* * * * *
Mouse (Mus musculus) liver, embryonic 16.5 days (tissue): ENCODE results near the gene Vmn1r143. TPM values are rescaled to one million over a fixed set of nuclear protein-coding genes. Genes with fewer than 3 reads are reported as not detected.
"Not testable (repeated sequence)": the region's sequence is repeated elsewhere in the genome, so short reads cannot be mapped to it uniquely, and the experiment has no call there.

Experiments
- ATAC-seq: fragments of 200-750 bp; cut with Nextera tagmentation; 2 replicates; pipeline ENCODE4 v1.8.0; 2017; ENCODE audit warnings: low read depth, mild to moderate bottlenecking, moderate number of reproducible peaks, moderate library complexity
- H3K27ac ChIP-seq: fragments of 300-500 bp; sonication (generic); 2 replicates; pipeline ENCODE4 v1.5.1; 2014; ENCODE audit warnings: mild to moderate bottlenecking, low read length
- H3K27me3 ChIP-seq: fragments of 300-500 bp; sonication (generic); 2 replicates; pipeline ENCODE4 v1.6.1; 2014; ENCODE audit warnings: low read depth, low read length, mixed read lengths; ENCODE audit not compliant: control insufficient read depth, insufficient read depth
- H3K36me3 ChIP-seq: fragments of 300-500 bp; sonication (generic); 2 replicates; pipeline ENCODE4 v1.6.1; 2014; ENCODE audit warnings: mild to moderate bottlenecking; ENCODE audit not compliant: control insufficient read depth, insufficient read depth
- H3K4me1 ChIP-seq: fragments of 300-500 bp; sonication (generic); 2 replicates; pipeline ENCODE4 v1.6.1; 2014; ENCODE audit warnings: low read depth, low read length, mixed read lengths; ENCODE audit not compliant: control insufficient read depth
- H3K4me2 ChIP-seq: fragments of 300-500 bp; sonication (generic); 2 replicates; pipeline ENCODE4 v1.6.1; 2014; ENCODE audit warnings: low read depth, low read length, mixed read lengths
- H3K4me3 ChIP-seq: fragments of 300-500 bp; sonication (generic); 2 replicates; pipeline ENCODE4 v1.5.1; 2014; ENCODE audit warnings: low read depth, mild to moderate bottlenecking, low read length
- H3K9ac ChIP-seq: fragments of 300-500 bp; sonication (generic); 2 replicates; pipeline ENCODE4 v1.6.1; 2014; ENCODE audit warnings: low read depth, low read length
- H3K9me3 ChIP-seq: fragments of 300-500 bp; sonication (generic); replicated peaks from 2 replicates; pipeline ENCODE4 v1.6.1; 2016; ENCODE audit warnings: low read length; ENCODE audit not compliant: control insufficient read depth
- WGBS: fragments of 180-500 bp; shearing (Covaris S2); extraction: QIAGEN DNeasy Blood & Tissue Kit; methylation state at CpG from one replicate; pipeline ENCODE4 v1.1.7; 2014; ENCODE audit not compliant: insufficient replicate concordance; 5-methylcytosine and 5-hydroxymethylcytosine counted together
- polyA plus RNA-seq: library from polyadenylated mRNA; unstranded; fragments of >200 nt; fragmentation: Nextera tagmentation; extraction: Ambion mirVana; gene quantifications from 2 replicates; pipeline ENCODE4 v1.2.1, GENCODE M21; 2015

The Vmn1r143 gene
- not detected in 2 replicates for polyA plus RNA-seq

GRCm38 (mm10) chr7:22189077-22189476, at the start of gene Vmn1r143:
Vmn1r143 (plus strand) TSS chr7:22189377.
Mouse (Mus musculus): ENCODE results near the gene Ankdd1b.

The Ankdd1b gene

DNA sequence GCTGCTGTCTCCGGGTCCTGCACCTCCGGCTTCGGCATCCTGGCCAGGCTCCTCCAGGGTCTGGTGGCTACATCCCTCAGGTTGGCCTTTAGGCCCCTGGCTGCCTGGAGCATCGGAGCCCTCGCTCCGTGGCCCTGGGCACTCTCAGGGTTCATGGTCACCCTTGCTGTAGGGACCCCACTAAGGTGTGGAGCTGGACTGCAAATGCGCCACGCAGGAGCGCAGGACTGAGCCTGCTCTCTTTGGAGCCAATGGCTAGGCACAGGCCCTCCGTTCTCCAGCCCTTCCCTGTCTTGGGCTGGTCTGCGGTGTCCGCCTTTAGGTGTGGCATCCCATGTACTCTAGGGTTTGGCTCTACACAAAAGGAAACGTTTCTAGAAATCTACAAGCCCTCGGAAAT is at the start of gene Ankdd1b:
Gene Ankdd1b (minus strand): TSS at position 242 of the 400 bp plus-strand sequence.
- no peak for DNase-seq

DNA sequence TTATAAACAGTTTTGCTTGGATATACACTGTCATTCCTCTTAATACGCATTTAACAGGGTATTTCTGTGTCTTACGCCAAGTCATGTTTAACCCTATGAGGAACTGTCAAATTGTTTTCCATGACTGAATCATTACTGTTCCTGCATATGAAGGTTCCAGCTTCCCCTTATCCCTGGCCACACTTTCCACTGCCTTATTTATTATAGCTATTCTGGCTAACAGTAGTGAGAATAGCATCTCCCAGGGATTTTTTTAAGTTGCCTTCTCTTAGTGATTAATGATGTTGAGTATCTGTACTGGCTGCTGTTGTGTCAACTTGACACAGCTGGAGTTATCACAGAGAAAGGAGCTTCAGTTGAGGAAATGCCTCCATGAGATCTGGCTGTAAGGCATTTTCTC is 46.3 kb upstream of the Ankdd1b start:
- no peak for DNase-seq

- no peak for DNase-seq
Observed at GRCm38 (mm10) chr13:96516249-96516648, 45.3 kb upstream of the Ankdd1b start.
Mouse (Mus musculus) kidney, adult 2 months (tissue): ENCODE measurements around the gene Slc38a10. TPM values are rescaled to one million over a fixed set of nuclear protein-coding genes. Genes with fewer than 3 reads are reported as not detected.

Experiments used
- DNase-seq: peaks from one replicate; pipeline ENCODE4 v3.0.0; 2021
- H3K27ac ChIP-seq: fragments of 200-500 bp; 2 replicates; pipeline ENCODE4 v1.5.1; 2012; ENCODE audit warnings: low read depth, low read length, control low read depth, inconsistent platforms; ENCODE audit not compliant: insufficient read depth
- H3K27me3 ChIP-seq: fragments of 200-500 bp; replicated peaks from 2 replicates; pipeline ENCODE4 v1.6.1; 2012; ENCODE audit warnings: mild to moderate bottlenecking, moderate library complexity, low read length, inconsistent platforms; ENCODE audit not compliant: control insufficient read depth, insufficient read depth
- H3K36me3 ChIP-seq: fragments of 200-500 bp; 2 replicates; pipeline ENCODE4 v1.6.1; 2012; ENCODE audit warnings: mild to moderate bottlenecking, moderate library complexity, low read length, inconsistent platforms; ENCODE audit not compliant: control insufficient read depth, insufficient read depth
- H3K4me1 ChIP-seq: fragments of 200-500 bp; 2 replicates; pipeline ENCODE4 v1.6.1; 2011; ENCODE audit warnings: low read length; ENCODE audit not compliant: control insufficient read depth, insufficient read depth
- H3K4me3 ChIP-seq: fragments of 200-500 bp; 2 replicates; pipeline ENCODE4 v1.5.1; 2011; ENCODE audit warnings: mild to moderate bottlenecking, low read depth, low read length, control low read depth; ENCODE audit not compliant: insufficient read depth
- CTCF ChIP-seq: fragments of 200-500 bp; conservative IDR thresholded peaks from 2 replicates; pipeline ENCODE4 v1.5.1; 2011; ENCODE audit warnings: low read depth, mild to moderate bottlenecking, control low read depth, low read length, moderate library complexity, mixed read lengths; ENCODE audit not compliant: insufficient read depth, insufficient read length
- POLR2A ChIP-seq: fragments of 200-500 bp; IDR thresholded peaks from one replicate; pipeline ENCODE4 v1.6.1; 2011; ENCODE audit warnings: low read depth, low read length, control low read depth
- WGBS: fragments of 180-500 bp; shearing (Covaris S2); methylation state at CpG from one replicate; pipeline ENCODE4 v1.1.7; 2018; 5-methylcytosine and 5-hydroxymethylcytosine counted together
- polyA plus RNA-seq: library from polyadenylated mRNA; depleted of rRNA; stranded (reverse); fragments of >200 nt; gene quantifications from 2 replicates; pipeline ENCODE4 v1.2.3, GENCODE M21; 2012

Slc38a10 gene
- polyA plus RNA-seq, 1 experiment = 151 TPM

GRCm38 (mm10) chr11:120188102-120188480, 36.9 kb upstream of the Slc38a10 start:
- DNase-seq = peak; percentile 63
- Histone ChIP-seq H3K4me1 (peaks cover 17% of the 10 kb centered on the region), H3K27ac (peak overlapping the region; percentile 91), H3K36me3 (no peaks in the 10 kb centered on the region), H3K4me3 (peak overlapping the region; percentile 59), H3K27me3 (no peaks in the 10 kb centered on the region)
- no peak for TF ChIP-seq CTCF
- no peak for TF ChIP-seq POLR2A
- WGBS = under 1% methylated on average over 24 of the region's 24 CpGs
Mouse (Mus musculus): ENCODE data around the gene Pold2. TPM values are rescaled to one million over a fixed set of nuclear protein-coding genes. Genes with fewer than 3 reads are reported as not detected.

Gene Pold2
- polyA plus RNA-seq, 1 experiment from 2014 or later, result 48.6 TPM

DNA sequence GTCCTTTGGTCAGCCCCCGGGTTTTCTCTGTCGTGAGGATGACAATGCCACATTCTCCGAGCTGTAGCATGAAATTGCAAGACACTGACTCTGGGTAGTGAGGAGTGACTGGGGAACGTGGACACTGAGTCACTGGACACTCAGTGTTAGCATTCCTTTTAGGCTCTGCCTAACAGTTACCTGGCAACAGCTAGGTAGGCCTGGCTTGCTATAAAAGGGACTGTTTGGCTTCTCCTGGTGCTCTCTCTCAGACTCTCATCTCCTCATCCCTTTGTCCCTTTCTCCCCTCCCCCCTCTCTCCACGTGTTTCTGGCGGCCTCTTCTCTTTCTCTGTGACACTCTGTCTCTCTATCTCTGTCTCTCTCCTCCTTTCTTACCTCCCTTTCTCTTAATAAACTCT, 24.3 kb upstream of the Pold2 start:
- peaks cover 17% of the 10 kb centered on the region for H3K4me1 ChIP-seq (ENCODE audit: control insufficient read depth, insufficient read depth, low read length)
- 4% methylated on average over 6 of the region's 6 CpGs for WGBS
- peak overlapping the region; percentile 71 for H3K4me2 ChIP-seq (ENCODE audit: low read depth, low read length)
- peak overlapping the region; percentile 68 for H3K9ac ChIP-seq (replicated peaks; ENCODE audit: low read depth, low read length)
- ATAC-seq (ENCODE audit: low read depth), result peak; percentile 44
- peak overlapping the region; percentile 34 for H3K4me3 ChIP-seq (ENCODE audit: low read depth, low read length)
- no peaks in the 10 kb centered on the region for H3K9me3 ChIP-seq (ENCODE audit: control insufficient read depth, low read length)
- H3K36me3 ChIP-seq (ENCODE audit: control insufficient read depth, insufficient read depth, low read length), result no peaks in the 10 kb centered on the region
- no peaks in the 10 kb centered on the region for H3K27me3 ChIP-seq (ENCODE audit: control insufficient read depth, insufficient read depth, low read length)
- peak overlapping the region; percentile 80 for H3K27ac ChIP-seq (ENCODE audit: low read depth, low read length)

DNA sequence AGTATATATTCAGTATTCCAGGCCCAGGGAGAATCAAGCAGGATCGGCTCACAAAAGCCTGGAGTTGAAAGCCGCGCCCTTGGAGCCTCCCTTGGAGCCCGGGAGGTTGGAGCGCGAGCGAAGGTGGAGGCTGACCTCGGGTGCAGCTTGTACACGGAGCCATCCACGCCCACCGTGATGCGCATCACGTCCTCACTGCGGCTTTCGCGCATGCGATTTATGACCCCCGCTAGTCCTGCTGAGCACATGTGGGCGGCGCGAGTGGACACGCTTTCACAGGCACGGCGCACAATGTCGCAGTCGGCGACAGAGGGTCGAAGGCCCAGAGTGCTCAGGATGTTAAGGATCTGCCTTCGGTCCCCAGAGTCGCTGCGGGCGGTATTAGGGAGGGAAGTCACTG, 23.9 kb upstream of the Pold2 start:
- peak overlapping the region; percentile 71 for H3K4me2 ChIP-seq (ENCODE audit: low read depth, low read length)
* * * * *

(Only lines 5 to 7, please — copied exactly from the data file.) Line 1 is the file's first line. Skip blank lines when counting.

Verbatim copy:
- H3K27ac ChIP-seq: fragments of 300-500 bp; sonication (generic); 2 replicates; pipeline ENCODE4 v1.5.1; 2014; ENCODE audit warnings: mild to moderate bottlenecking, low read length
- H3K27me3 ChIP-seq: fragments of 300-500 bp; sonication (generic); 2 replicates; pipeline ENCODE4 v1.6.1; 2014; ENCODE audit warnings: low read depth, low read length, mixed read lengths; ENCODE audit not compliant: control insufficient read depth, insufficient read depth
- H3K36me3 ChIP-seq: fragments of 300-500 bp; sonication (generic); 2 replicates; pipeline ENCODE4 v1.6.1; 2014; ENCODE audit warnings: mild to moderate bottlenecking; ENCODE audit not compliant: control insufficient read depth, insufficient read depth